DUP leader Arlene Foster has appealed to unionists not to turn against each other amid frustrations over Brexit and the implementation of the NI Protocol.
The First Minister said there had been a "coming together of unionism" in recent days to oppose the protocol but asked them to "not turn in on ourselves" and blame each other as community tensions escalate.
Mrs Foster was speaking at a press conference where the latest Covid-briefing was due to be delivered with Finance Minister Conor Murphy standing in for Deputy First Minister Michelle O'Neill, who is self-isolating.
But the discussion quickly became dominated by questions on Brexit and circumstances surrounding it in recent days, with Mr Murphy denying the Executive had become embroiled in a row over differences of opinion relating to the protocol.
Mr Murphy said the Executive is determined to iron out problems with the protocol "in a calm fashion using the mechanisms agreed". "There are measures in place to work through that," he said.
"We have to advise and support people here who are affected by this. Let's work our way calmly through these difficulties," he said.
But Mrs Foster said she was disappointed neither Dublin nor the EU had acknowledged the difficulties currently being faced in Northern Ireland.
"We do want everyone to stay calm but if they're being ignored they become more angry and more tense.
"I think the way forward is to scrap the protocol. The government sleepwalked into the Protocol thinking they would sort it out later. Now the Protocol is coming home to roost," she said.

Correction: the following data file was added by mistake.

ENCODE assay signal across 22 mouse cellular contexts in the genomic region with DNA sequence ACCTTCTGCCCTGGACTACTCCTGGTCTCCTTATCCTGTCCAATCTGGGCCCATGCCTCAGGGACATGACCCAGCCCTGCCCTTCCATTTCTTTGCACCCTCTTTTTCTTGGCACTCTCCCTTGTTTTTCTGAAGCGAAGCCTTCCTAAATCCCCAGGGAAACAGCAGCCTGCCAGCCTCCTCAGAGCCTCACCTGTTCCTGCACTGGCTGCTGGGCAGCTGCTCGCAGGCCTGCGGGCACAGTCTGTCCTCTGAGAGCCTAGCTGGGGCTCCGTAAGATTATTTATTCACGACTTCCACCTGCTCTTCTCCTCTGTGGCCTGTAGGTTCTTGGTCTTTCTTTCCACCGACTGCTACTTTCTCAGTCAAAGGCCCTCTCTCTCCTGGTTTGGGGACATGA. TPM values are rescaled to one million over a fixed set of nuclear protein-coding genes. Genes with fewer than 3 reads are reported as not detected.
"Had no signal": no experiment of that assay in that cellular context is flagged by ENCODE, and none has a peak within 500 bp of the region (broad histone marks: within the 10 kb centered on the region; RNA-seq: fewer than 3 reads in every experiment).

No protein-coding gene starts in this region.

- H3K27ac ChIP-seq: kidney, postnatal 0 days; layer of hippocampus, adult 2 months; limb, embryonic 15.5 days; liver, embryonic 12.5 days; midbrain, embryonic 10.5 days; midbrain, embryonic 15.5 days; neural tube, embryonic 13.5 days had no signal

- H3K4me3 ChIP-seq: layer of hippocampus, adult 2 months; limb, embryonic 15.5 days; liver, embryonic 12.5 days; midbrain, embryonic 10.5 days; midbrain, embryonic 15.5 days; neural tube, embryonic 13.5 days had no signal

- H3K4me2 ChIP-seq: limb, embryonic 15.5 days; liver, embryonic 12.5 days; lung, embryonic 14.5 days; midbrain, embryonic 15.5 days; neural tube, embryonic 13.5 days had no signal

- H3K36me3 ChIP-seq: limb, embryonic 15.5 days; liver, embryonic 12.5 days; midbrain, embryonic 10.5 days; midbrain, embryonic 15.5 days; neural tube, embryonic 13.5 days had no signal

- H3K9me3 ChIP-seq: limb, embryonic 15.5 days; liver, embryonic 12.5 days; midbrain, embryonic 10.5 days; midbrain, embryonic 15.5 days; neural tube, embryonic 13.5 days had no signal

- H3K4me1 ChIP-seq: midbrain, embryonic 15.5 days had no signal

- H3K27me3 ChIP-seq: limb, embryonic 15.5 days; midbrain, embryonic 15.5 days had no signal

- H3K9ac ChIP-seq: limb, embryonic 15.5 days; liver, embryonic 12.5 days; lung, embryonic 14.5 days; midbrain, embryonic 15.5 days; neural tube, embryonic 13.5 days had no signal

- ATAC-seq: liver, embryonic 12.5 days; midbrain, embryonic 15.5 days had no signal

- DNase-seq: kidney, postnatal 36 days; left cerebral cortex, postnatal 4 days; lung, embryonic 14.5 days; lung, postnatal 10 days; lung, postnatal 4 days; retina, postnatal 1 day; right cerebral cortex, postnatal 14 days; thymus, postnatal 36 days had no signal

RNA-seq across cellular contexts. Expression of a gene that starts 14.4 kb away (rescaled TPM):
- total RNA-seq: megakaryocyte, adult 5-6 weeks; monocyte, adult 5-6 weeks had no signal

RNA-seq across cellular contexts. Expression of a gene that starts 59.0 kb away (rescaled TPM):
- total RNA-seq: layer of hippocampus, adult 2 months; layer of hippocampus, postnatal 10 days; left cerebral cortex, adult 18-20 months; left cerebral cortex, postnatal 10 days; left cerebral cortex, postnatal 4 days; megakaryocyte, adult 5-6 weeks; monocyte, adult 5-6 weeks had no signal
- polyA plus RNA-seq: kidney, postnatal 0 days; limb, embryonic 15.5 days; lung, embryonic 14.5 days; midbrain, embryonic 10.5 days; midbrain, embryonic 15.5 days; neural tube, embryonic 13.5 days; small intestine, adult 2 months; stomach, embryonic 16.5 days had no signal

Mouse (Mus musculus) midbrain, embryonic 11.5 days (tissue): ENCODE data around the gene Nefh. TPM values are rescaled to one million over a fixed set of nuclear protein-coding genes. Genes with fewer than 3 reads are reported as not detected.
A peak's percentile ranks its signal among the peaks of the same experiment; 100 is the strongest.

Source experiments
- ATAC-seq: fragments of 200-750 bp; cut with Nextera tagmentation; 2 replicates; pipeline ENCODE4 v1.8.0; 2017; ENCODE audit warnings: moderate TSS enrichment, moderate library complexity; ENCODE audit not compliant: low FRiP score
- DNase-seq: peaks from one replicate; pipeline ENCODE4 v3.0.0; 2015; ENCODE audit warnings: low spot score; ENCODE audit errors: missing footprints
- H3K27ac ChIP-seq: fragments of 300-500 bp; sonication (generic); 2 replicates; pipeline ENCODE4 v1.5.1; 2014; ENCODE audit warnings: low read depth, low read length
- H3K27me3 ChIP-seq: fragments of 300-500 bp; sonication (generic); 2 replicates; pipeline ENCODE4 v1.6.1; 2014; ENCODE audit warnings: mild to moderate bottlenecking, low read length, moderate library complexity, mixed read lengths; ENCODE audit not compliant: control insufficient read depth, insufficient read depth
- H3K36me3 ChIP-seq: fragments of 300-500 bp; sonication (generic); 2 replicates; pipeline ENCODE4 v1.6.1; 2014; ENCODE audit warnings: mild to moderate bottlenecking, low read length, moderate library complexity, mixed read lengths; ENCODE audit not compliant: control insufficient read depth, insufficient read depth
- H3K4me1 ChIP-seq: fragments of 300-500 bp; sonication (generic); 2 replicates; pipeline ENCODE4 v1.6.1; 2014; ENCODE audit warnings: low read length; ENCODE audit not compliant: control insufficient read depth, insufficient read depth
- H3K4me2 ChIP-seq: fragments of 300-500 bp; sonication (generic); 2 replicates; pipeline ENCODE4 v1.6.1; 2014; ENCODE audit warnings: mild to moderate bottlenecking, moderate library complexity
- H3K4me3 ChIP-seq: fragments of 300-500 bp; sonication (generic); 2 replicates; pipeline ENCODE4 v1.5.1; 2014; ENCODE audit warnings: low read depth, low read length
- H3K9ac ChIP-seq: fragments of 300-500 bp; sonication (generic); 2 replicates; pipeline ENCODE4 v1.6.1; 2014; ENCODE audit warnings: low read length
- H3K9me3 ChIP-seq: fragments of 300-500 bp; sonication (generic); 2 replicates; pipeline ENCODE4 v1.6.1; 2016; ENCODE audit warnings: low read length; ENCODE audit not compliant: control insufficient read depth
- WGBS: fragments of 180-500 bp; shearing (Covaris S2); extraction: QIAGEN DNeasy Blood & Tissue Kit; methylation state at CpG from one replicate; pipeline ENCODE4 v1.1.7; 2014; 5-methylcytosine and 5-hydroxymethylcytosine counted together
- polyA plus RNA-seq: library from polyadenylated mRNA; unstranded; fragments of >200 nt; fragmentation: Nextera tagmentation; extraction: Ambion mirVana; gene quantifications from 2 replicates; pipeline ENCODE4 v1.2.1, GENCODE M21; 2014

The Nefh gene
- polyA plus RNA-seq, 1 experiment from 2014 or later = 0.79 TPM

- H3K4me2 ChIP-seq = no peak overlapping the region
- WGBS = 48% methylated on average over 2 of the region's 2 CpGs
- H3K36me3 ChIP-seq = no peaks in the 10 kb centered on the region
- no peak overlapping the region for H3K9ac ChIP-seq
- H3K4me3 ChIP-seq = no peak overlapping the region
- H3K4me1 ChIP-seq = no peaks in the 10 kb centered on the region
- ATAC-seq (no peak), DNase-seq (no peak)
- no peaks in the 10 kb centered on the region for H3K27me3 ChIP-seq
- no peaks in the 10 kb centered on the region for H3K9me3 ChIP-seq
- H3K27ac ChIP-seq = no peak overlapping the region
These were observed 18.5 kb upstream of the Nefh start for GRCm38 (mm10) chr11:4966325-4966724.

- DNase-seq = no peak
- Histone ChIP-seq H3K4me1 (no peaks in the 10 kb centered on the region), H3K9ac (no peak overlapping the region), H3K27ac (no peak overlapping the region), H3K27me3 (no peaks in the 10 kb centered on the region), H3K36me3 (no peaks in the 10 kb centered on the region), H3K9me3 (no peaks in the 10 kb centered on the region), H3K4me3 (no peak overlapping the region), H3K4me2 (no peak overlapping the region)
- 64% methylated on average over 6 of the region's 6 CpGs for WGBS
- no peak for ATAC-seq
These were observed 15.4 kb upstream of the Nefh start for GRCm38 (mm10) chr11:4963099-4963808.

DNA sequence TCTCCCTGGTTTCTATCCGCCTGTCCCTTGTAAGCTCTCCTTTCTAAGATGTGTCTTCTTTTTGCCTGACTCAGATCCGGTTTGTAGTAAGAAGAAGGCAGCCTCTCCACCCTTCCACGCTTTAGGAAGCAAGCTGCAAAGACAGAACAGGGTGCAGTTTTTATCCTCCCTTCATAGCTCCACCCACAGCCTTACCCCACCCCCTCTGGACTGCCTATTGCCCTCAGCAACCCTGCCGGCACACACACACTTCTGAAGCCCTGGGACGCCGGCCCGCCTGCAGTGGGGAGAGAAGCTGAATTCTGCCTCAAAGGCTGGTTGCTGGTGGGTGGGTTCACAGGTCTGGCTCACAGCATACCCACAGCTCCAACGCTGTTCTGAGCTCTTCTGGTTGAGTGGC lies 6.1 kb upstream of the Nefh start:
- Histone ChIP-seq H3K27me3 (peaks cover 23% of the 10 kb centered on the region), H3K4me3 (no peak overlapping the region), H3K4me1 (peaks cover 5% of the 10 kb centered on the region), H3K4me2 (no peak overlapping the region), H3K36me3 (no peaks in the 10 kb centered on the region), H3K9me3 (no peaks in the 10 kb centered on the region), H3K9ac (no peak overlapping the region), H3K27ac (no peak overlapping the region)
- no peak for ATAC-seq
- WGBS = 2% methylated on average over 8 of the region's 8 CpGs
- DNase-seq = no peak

Both ministers were asked about comments from David Campbell, the chairman of the Loyalist Communities Council (LCC), who said it may be necessary "to fight physically to maintain our freedoms within the UK". It led to calls from PSNI Chief Constable Simon Byrne for this rhetoric to be "de-escalated".
Mrs Foster said she was shocked by these comments and called for people to stick to "constitutional politics" when frustrated.
The ministers were united in praising the community's adherence to coronavirus restrictions recently, which has led to the latest drop in the R (reproduction) number to 0.75-0.85.
Mr Murphy said there had been good progress on the vaccination front, with more than a quarter of a million people (263,735) now having received their first vaccine according to figures from Mrs Foster.
"In real terms this means thousands of people have been protected from this deadly virus," she said, urging people to "push on" with restrictions.
Hospitals and intensive care units are still under significant pressure, she warned.
Over the last two weeks the Executive has approved a further £420m for its Covid-19 response, Mr Murphy said. 40,000 Northern Ireland students will now receive £500 each for "the hardship that the pandemic has caused", while mental health provision will also receive funding.
Further funding has also been approved for blended learning and support for childcare.
But Mr Murphy said he's conscious there's businesses that still have not received support and encouraged ministers to bring forward schemes to get that support to those businesses.